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Agriculture Remains Strongly Rooted In Dutchess, Molinaro Says

Chefs prepare the plates at a  dinner at Fishkill Farms in Hopewell Junction. Fresh, locally sourced foods have been a boon to the growing farm-to-table movement.
Chefs prepare the plates at a dinner at Fishkill Farms in Hopewell Junction. Fresh, locally sourced foods have been a boon to the growing farm-to-table movement. Photo Credit: Fishkill Farms/Facebook
A Christmas tree farm in Poughkeepsie is just one example of how diverse agriculture supports Dutchess County's economy.
A Christmas tree farm in Poughkeepsie is just one example of how diverse agriculture supports Dutchess County's economy. Photo Credit: Solvang Tree Farm/ Facebook
Dutchess County Executive Marcus J. Molinaro, second from left, says the county's commitment to farming is strong. With him are Harry Baldwin, of the county's Agriculture Advisory Board Legislator Gregg Pulver, and Dale Borchert, Legislature chairman
Dutchess County Executive Marcus J. Molinaro, second from left, says the county's commitment to farming is strong. With him are Harry Baldwin, of the county's Agriculture Advisory Board Legislator Gregg Pulver, and Dale Borchert, Legislature chairman Photo Credit: Contributed

DUTCHESS COUNTY, N.Y.  – Agriculture is truly a growth industry in Dutchess, says the county's chief cheerleader, Marcus J. Molinaro.

In the past eight years, the number of acres devoted to growing crops and raising livestock such as horses, cows, and chickens has sprouted to 196,164 acres from 164,380, an increase of 19 percent.

The county recently released a "snapshot" of its farming industry based on stats from a state review.

According to that compilation, farms account for 38 percent of the county’s land.

That means there’s lots of lettuce to be made by tilling the soil in Dutchess.

The state also found that the value of the county’s agricultural products has grown by 58 percent over the last 15 years.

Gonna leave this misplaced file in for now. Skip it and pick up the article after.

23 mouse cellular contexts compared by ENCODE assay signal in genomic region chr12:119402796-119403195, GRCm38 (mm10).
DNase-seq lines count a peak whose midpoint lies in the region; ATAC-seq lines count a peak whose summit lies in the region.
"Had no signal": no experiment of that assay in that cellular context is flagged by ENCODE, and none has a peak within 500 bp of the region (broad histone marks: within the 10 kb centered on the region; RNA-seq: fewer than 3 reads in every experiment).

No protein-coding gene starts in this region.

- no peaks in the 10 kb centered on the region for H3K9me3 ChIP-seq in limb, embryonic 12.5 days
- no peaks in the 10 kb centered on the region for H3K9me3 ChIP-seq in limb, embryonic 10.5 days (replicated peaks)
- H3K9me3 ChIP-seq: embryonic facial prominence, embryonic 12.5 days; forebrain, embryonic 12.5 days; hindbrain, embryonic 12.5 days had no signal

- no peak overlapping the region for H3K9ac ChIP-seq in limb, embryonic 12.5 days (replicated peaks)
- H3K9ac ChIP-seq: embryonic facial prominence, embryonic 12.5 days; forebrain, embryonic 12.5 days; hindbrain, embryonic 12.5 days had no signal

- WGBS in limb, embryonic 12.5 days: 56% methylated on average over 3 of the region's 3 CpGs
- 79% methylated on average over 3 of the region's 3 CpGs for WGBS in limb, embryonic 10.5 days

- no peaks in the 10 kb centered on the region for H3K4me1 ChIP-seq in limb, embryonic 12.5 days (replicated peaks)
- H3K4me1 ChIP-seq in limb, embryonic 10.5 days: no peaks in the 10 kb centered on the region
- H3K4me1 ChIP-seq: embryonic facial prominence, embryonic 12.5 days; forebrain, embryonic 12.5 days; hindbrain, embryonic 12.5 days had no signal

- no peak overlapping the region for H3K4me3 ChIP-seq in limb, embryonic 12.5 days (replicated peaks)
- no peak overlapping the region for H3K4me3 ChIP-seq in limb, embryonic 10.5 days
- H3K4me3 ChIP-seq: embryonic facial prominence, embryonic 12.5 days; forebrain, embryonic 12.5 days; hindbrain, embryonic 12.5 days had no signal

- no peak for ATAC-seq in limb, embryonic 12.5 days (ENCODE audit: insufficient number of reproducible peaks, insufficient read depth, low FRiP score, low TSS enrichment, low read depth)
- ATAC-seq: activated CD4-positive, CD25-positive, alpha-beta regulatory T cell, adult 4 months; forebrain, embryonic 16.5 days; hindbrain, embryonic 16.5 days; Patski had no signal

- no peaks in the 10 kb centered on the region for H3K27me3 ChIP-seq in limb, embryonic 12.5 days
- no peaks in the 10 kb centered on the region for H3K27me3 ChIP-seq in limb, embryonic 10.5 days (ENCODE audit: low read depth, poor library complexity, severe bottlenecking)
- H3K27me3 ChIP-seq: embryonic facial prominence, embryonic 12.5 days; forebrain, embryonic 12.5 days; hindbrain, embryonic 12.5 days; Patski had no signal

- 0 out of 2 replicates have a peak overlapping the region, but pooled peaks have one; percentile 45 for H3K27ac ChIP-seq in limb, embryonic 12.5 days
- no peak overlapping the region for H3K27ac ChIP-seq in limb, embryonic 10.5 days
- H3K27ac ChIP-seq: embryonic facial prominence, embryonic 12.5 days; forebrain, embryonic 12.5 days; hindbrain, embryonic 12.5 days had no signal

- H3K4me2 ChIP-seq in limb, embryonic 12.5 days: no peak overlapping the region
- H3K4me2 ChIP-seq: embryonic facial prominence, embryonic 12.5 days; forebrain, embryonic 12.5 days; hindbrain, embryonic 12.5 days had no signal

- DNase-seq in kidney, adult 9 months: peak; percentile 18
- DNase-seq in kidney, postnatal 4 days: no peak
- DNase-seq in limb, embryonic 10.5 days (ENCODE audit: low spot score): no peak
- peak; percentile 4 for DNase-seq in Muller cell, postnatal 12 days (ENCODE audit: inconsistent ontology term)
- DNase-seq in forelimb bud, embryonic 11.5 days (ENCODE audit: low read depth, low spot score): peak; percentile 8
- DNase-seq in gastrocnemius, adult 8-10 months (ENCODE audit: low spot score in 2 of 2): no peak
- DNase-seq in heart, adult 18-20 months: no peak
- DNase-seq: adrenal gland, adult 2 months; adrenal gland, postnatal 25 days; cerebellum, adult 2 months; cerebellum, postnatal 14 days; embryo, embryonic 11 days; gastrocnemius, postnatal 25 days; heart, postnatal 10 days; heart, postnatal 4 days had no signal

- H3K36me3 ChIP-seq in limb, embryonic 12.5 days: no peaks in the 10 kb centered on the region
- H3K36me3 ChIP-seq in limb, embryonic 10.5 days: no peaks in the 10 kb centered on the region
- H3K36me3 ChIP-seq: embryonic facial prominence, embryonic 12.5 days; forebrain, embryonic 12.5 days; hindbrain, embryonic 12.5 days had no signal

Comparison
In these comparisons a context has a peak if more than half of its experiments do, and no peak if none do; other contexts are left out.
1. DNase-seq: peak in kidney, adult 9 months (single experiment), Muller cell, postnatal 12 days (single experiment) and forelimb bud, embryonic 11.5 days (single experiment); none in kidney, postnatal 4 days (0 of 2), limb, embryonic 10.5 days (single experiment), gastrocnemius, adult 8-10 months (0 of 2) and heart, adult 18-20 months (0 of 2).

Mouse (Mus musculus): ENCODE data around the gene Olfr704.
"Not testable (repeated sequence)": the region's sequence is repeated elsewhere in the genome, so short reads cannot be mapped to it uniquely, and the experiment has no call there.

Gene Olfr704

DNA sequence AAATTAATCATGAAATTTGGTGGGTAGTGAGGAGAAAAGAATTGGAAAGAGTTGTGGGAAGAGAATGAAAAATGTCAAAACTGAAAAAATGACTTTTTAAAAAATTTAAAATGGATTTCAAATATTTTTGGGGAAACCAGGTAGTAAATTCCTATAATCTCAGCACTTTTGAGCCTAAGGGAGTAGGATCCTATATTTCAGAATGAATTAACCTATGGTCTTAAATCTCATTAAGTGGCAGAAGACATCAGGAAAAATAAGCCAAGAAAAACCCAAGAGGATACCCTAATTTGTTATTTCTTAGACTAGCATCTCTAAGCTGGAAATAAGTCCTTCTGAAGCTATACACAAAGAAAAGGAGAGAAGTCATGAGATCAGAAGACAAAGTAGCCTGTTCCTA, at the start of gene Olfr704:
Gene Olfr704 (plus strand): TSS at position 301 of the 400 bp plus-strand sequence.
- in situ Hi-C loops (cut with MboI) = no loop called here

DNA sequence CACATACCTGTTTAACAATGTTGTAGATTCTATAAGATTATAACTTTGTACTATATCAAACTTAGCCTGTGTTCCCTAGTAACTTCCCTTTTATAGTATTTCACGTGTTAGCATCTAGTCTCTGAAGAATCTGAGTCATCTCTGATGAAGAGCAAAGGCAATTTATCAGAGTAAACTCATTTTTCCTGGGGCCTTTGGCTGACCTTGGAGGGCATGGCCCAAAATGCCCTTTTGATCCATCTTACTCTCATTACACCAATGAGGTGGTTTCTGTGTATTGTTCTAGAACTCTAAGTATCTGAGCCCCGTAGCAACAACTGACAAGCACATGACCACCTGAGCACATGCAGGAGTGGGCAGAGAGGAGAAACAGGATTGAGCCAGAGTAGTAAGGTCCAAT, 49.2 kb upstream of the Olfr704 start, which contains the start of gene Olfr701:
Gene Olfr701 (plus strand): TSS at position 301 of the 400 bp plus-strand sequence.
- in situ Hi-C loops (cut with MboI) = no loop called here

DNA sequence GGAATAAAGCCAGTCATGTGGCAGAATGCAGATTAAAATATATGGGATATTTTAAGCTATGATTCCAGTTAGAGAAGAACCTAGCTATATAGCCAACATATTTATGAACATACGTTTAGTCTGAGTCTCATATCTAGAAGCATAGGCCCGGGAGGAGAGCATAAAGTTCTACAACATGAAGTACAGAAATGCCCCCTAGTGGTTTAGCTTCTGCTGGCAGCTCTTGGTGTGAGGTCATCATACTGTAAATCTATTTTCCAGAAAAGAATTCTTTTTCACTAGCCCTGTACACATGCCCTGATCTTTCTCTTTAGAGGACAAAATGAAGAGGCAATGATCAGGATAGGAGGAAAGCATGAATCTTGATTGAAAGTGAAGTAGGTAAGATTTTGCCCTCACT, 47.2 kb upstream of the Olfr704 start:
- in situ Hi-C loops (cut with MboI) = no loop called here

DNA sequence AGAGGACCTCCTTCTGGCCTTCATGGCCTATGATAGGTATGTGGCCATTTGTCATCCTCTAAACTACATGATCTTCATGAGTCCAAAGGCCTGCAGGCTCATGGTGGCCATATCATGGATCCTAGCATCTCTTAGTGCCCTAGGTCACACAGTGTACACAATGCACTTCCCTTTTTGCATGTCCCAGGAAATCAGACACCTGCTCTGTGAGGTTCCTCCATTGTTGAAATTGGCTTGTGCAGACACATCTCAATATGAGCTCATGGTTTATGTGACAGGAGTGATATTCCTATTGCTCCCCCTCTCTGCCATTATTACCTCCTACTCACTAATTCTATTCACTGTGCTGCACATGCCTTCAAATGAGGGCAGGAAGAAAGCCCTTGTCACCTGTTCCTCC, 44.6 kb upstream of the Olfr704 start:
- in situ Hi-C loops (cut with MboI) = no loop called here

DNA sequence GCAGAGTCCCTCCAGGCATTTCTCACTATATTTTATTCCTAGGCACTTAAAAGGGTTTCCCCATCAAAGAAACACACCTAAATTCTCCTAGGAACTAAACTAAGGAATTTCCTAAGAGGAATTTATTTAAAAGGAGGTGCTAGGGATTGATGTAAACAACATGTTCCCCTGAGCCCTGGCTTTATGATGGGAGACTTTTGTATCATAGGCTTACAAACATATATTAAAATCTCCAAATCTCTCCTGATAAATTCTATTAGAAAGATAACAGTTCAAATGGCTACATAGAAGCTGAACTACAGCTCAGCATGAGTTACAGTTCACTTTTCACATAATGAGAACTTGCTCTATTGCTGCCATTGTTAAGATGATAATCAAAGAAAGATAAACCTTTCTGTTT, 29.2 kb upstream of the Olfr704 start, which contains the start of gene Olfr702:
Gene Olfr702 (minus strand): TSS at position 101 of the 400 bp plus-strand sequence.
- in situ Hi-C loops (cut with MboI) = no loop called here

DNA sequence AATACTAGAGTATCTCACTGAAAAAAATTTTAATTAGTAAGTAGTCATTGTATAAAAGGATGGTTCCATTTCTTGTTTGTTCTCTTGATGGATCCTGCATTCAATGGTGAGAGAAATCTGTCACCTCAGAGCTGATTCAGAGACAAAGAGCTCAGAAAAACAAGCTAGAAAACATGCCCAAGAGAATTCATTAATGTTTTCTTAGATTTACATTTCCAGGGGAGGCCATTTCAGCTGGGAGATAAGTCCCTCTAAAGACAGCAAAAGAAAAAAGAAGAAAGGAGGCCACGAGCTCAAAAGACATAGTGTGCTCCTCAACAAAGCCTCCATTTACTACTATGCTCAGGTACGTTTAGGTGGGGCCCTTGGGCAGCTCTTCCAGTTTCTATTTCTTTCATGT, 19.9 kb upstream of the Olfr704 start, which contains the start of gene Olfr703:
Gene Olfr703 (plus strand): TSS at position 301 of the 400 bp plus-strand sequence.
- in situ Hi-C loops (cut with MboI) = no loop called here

Livestock sales alone have moo-ved up $13 million and crops sales have grown by $5 million.

More than 40 percent of the county’s farms is not actually owned by the folks that work them; it’s leased to them at low, or no, cost.

This makes it possible, the county says, to maintain its “strong agricultural foundation.”

Hay, beef cattle, horses, and corn are – acre-wise – the top commodities in Dutchess.

If graded by sales value -- the amount of money made when something is sold -- the top products are, in order: horses, grains, hay, flowers, plants and trees; and vegetables and fruit.

Chickens raised for meat and their eggs, cattle, horses, and goats make up the county’s top inventory numbers, the review found.

Molinaro recently praised the county’s “strong agricultural heritage” at a breakfast meeting hosted by several agricultural and environmental groups.

Farms, he said, not only provide fresh food and help feed residents in need, they are a bountiful source of jobs.

According to the "snapshot," 678 farms in Dutchess are responsible for 2,200 full‐tme jobs. There are at least 4,400 jobs attached to the agriculture infrastructure – and that’s not counting grocery stores or food distribution chains.

Beyond the hands-on stuff like planting, harvesting, and milking Old Bessie in the wee hours, those jobs can involve processing and selling locally sourced products and caring for livestock.

Just take horses, for example. The equine beasts require veterinary care, transport, hay, grain, bedding, equipment, tack shops, manure disposal, fencing, and someone to shoe them.

Losing those types of “satellite ventures” would have, the county says, tremendous impact on its economy.

Just-picked and practically still-on-the-hoof ingredients have also proven to be a boon to the growing farm-to-table movement.

Beekeeping has been a welcome addition to the rural landscape, an important development in light of the recent honeybee die-offs around the globe, the "snapsnot" said.

Nature’s pollinators are currently under threat because, some say, of widespread pesticide use and other factors, such as climate change.

Humans can do without honey, but crops like apples, peaches, onions, beets, coffee, and cotton? Not so much.

Not only do farms plow money back into the community, they cost less in terms of services, according to the county, Cornell University Cooperative Extension, and Th!nk Dutchess Alliance for Business.

Agriculture and agricultural lands in Dutchess cost 17 cents for every dollar paid in taxes for community services, whereas a residence requires $1.23 for every one buck paid in taxes for community services.

Finally, the “snapshot” points out, farms are great for tourism. Kids can learn where their bacon and eggs come from, and families can go fun outings such as apple and pumpkin picking in the fall.

The mere diversity of its agriculture shows, that the county is more than serious about preserving its farmland, Molinaro said.

To read more about agriculture in Dutchess, click here.

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